In stark white stage lighting, dancer Jennifer Meckley seemed to defy gravity in her opening solo, hopping across the stage while flat on her back, before a group piece took to the stage. Here, a distinctly athletic precedent for the rest of the evening was set. A cast of six dancers wearing tennis shoes, t-shirts, and brightly colored sportswear stepped, flat-footed, yet nimble, across the space. With every move, the timing of their feet and breaths aligned to create an inviting rhythm in the silent room. They began to flail, throw, catch, and release, exhibiting wide and low stances to remain grounded — alternating between precarious weight shifts, fast high kicks, or balances on one leg. These hypnotic bursts of energy, punctuated by moments of wind turbine-like momentum from the arms, quickly executed arabesques, and pauses of internal focus, displayed the muscular control and clear intent of the participants. Through the almost immediate sharp exhales and panting, it was evident that the cardiovascular dance had ‘hit the ground running.’ 

Moving through planks, push-ups, high tuck jumps, death drops, turns, and barrel rolls, then imagery of a basketball game, a race, and a strenuous voyage on foot all came to mind. When a dancer crept along the downstage apron of the floor with a hand flicking and curling before joining another for a duet, I was transported to Merce Cunningham’s Winterbranch, in which he crawls across the stage with a flashlight in hand. During an unexpected moment of group unison amid the first series of simultaneous solos, duets, and trios, the dancers let out vocalizing grunts and groans, visibly smiling, yet suffering as they became tired. The task-oriented and somber imagery, contrasted with lighter, humorous moments, highlighted the strength of the dancers and made evident their willingness to perform at the upper limits of effort, resistance, and physical capacity.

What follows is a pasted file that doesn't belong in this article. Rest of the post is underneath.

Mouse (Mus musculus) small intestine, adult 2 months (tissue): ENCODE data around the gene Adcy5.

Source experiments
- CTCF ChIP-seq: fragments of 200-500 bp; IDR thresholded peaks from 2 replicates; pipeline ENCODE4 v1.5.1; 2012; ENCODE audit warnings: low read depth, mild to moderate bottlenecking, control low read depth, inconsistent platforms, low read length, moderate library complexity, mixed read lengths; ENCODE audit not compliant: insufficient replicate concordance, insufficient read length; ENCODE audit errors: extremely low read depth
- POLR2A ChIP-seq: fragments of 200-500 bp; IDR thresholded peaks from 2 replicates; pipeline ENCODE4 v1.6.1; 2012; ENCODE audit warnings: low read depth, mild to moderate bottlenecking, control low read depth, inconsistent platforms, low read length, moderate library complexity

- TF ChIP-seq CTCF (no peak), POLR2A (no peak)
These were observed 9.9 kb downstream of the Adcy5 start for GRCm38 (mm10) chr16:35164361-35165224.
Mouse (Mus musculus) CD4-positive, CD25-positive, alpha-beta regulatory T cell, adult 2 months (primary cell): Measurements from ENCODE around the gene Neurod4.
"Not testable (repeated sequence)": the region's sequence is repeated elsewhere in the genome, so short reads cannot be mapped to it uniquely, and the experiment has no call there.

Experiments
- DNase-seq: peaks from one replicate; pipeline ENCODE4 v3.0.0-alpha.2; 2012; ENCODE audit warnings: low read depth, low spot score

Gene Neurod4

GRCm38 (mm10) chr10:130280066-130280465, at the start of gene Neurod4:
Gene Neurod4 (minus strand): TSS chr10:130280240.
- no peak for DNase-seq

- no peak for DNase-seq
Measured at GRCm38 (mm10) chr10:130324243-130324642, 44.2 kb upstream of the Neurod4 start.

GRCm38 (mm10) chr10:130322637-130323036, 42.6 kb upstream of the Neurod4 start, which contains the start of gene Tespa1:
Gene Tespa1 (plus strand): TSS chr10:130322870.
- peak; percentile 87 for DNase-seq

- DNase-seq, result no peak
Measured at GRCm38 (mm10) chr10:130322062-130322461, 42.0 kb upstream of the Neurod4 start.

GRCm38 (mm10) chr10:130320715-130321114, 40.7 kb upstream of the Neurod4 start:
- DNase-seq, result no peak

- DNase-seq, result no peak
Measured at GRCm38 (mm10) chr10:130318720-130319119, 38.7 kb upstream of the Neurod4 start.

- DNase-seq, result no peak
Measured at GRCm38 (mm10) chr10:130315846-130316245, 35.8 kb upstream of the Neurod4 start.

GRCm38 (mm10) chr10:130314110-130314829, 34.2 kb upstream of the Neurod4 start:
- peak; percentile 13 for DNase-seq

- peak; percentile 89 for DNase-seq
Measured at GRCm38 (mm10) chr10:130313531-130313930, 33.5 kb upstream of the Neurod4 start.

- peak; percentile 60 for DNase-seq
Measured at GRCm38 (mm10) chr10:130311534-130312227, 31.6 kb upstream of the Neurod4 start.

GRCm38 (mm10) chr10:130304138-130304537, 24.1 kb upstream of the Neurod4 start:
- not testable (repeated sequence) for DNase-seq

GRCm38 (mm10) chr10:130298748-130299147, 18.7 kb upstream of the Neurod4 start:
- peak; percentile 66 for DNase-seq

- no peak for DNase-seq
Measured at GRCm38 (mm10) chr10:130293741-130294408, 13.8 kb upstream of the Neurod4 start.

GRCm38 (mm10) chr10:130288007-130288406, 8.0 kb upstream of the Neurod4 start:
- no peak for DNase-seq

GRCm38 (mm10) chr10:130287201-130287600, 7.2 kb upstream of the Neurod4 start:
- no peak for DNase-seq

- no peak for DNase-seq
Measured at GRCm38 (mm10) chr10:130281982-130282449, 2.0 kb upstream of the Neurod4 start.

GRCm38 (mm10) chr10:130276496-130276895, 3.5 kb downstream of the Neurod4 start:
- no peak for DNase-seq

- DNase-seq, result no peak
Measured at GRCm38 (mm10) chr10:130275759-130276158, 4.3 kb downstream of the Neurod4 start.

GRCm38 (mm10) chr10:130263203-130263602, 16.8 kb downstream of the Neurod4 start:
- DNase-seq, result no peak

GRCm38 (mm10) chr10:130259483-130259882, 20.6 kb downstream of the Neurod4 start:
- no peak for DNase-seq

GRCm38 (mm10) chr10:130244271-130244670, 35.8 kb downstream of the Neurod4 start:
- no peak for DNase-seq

Benjamin Roach and Fiona Lundie display the power of stamina and muscular control. Photo by Maria Baranova.

“Propulsion is needed. Where we are going can’t help but be attached to where we have been,” continues Zbikowski in the program notes, “To move forward, resistance is necessary and work is relentless. [This] is our way of cross-training for those inevitable combustible circumstances.”